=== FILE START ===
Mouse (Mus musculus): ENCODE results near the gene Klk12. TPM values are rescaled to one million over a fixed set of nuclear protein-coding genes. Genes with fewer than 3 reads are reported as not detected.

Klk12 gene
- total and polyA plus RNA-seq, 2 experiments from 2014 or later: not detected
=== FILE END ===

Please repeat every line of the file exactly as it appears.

Mouse (Mus musculus): ENCODE results near the gene Klk12. TPM values are rescaled to one million over a fixed set of nuclear protein-coding genes. Genes with fewer than 3 reads are reported as not detected.

Klk12 gene
- total and polyA plus RNA-seq, 2 experiments from 2014 or later: not detected